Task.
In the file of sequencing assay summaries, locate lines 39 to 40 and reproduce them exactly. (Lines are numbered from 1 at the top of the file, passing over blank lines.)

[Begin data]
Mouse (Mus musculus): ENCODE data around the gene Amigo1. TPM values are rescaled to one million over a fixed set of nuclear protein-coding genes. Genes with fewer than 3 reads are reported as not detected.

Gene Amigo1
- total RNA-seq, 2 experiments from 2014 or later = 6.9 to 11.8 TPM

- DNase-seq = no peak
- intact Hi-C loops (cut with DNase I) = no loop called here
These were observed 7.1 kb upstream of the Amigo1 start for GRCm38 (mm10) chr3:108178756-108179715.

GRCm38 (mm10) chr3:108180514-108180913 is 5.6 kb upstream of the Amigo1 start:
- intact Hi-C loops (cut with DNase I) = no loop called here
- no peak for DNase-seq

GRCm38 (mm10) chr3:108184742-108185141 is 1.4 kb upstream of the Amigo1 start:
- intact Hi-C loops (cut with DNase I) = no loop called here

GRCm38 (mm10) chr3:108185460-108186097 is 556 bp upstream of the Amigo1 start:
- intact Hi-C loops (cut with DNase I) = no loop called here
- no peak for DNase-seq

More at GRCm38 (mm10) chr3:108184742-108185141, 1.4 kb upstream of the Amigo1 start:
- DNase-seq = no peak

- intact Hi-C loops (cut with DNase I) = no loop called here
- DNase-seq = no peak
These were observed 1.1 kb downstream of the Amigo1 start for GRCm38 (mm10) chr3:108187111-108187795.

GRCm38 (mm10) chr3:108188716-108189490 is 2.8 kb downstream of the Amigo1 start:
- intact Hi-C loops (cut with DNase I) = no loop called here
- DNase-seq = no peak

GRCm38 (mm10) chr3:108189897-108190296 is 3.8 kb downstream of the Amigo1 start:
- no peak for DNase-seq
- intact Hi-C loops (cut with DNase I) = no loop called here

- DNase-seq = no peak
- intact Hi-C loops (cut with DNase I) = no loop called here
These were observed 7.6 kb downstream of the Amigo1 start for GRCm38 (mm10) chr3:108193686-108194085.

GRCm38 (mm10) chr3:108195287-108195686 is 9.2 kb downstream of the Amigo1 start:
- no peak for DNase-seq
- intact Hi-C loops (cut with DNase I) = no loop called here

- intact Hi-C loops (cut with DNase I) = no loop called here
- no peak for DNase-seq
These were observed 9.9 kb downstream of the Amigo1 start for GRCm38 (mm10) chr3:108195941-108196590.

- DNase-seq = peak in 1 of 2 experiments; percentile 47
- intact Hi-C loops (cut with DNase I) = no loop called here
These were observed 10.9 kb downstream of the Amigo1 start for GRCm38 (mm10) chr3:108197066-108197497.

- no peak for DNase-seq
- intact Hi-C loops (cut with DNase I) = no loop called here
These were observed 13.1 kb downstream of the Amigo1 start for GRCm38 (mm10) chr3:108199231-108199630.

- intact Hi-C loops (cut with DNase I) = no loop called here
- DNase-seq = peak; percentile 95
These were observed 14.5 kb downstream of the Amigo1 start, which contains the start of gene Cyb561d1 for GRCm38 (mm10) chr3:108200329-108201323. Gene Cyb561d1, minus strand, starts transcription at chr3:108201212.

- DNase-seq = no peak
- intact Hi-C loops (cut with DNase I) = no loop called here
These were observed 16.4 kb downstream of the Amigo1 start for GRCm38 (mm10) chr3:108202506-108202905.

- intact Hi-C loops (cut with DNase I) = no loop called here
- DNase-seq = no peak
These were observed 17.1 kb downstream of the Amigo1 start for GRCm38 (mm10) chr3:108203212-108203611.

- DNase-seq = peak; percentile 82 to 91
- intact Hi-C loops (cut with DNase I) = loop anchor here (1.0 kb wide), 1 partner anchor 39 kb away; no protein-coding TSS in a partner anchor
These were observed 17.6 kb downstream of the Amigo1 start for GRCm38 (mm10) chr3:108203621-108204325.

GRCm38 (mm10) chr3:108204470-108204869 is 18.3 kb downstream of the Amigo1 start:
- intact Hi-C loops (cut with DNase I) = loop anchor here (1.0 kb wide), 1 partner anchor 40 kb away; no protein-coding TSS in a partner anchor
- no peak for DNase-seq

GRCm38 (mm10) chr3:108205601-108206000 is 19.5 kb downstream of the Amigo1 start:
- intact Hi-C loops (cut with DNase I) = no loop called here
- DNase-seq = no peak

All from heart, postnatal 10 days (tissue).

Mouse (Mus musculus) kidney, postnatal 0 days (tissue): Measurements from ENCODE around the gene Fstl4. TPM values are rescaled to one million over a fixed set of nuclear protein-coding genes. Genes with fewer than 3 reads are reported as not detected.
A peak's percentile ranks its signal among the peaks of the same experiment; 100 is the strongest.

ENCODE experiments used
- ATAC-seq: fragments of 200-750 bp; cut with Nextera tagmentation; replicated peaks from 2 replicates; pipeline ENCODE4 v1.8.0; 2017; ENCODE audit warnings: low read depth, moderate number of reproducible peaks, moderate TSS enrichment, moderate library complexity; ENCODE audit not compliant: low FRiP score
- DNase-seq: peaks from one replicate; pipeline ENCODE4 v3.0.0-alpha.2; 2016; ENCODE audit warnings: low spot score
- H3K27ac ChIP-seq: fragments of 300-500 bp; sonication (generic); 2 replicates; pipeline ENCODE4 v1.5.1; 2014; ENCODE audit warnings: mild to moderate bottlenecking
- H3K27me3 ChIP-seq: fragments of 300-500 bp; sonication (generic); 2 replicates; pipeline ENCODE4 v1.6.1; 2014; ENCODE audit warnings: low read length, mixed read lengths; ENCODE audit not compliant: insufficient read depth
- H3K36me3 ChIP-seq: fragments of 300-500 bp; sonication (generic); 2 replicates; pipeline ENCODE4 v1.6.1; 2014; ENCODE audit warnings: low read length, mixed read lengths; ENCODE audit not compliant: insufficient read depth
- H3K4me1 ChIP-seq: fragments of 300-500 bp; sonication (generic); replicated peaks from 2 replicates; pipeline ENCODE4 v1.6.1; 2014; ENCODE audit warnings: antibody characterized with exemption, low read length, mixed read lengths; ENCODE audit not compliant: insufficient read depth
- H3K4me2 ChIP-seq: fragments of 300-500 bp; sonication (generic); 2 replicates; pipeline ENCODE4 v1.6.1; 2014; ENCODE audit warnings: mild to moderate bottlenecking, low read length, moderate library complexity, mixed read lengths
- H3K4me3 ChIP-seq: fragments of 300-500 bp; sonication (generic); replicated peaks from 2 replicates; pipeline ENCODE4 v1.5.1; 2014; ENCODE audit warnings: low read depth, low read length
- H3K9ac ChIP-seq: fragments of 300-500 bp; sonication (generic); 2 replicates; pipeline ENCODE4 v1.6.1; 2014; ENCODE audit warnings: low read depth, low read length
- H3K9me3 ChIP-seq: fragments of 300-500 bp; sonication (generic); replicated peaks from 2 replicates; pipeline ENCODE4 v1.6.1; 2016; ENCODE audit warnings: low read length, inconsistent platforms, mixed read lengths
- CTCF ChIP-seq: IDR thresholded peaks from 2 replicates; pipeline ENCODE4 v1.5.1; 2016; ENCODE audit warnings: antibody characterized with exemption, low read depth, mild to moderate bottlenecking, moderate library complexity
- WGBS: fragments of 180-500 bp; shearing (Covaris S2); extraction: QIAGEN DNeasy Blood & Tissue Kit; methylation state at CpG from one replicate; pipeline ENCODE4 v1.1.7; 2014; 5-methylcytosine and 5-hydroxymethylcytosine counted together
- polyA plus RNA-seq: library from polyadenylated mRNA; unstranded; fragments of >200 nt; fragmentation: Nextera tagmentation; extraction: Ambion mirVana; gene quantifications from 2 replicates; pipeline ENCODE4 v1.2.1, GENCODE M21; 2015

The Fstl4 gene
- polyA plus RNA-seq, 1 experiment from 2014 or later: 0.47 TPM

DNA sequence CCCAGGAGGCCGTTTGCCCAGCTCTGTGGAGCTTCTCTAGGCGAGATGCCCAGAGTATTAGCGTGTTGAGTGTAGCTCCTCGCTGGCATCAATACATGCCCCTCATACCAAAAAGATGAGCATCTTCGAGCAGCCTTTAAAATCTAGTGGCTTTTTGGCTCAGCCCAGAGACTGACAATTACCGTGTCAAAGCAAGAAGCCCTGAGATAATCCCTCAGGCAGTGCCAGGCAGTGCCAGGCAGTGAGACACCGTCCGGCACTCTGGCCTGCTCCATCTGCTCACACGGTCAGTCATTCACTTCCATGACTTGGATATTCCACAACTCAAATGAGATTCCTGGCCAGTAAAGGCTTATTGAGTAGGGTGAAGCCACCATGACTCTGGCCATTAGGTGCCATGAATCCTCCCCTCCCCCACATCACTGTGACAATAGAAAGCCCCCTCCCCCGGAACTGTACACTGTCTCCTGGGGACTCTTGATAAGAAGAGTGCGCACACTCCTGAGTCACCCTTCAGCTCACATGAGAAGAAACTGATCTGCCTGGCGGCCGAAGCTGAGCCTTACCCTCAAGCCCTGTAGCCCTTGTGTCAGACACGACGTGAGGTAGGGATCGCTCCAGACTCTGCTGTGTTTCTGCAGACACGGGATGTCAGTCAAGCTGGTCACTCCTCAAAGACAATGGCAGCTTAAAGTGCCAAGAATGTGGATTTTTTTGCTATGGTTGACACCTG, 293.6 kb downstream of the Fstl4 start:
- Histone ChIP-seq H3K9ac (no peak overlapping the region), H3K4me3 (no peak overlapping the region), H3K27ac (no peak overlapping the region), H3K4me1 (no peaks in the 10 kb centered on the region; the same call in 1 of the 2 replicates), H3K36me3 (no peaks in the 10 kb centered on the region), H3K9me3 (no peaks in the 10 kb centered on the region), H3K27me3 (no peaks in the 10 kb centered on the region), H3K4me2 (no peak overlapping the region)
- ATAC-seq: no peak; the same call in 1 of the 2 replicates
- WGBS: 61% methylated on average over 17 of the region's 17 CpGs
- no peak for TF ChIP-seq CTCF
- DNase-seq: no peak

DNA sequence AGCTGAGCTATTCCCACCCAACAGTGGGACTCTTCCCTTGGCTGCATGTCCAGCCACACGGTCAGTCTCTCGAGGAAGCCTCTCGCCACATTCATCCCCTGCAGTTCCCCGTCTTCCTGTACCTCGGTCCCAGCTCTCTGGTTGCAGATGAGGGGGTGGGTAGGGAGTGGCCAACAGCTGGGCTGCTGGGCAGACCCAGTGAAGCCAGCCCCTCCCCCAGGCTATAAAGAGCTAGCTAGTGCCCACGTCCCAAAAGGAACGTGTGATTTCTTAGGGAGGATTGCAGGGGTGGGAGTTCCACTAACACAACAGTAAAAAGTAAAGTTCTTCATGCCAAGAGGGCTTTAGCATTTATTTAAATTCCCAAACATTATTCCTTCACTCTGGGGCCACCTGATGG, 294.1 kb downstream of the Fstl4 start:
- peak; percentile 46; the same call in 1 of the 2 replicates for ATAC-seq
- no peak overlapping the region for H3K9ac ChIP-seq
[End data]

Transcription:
- intact Hi-C loops (cut with DNase I) = no loop called here
These were observed 13.1 kb downstream of the Amigo1 start for GRCm38 (mm10) chr3:108199231-108199630.